P300/CBP associated factor regulates nitroglycerin-dependent arterial relaxation by nε-lysine acetylation of contractile proteins

Claudia Colussi, Alessandro Scopece, Serena Vitale, Francesco Spallotta, Stefania Mattiussi, Jessica Rosati, Barbara Illi, Antonello Mai, Sabrina Castellano, Gianluca Sbardella, Antonella Farsetti, Maurizio C. Capogrossi, Carlo Gaetano

Research output: Contribution to journalArticlepeer-review


OBJECTIVE-: To address the role of epigenetic enzymes in the process of arterial vasorelaxation and nitrate tolerance, in vitro and in vivo experiments were performed in the presence or absence of glyceryl trinitrate (GTN) or histone deacetylases/histone acetylases modulators. METHODS AND RESULTS-: In vitro single GTN administration rapidly increased cGMP synthesis and protein N-lysine acetylation in rat smooth muscle cells, including myosin light chain and smooth muscle actin. This phenomenon determined a decrease in myosin light chain phosphorylation and actomyosin formation. These effects were abolished by prolonged exposure to GTN and rescued by treatment with trichostatin A. In vivo, adult male rats were treated for 72 hours with subcutaneous injections of GTN alone or in combination with the histone deacetylases inhibitors trichostatin A, suberoylanilide hydroxamic acid, MS-27-275, or valproic acid. Ex vivo experiments performed on aortic rings showed that the effect of tolerance was reversed by all proacetylation drugs, including the p300/CREB binding protein-associated factor activator pentadecylidenemalonate 1b (SPV106). Any response to GTN was abolished by anacardic acid, a potent histone acetylases inhibitor. CONCLUSION-: This study establishes the following points: (1) GTN treatment increases histone acetylases activity; (2) GTN-activated p300/CREB binding protein-associated factor increases protein N-lysine acetylation; (3) N-lysine acetylation of contractile proteins influences GTN-dependent vascular response. Hence, combination of epigenetic drugs and nitroglycerin may be envisaged as a novel treatment strategy for coronary artery disease symptoms and other cardiovascular accidents of ischemic origin.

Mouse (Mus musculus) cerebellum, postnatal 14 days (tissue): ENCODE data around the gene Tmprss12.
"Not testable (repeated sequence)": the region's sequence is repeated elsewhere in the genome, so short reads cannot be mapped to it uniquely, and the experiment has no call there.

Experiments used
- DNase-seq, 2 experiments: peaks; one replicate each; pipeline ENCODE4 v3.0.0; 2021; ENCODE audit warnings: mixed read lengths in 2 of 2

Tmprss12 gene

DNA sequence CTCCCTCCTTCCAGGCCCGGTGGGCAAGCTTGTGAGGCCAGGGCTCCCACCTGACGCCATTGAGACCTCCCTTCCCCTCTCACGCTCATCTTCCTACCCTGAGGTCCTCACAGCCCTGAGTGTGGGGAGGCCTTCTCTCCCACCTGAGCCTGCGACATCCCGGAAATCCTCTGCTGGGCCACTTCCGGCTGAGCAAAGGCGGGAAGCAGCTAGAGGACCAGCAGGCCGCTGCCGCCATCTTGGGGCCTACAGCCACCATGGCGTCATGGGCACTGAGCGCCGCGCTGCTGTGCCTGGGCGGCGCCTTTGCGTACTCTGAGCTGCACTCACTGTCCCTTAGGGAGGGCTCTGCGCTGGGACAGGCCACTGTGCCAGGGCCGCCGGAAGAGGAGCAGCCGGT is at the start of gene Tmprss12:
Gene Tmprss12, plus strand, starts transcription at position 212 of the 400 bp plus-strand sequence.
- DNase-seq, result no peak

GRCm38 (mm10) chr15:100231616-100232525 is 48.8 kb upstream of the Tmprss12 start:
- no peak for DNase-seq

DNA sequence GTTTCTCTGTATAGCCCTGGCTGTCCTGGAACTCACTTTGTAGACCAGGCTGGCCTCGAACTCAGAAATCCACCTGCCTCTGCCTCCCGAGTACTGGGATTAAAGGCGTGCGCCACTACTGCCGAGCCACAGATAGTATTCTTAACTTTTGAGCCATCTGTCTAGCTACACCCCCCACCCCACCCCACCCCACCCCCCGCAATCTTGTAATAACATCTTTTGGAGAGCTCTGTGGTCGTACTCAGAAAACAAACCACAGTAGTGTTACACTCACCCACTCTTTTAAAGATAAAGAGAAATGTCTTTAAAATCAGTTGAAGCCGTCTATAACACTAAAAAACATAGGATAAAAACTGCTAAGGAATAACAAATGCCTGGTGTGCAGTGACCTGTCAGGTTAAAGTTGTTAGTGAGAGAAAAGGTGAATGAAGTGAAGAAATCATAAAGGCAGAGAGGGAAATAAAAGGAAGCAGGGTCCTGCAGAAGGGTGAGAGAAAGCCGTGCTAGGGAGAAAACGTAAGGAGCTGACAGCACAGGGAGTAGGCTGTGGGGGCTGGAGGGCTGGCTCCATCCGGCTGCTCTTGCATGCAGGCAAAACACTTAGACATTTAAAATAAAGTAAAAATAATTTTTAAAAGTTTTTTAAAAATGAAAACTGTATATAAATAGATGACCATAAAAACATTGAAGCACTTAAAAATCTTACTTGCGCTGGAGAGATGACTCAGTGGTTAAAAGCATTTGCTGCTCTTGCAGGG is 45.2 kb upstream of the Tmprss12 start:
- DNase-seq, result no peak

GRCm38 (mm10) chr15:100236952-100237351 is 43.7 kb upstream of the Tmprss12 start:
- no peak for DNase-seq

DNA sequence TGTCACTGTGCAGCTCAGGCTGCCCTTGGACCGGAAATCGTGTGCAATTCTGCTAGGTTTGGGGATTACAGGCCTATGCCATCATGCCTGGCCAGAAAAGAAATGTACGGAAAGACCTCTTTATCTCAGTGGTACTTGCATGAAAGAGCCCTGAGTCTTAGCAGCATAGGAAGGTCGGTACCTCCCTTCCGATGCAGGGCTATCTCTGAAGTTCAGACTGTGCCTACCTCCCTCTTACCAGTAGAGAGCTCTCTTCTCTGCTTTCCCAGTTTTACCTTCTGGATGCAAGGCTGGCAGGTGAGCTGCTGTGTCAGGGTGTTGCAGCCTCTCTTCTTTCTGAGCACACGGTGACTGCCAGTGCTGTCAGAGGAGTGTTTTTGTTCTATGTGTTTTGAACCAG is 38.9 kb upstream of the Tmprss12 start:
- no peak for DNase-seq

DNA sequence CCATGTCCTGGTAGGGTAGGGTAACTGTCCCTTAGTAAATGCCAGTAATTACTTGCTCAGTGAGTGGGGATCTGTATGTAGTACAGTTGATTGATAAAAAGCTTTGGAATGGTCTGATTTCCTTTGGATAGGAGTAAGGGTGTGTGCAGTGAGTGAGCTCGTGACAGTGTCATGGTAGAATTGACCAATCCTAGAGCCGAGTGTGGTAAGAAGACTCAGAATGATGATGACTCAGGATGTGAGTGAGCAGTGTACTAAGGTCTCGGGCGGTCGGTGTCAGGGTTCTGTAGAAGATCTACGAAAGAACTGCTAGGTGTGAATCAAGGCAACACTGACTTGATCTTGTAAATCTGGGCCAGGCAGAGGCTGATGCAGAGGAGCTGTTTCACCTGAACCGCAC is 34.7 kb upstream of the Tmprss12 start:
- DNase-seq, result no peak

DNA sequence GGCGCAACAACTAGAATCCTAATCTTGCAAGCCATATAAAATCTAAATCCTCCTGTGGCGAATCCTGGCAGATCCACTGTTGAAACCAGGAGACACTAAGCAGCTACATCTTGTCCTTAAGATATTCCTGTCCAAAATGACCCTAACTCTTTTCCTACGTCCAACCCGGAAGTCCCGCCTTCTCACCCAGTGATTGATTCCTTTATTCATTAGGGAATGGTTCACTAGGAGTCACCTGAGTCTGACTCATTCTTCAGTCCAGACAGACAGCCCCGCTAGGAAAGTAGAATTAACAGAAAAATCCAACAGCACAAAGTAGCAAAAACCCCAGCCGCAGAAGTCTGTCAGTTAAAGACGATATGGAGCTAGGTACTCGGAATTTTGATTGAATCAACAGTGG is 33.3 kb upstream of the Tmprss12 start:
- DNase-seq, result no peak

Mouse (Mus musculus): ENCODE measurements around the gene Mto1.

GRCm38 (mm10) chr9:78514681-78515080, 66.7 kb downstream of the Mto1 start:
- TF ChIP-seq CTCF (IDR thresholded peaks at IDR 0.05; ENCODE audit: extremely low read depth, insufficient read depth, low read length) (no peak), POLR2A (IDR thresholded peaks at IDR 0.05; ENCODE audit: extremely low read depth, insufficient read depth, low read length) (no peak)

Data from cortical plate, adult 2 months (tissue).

Original languageEnglish
Pages (from-to)2435-2443
Number of pages9
JournalArteriosclerosis, Thrombosis, and Vascular Biology
Issue number10
Publication statusPublished - Nov 2012


  • histone acetylases
  • histone deacetylases
  • nitroglycerin
  • protein acetylation
  • smooth muscle cells

ASJC Scopus subject areas

  • Cardiology and Cardiovascular Medicine


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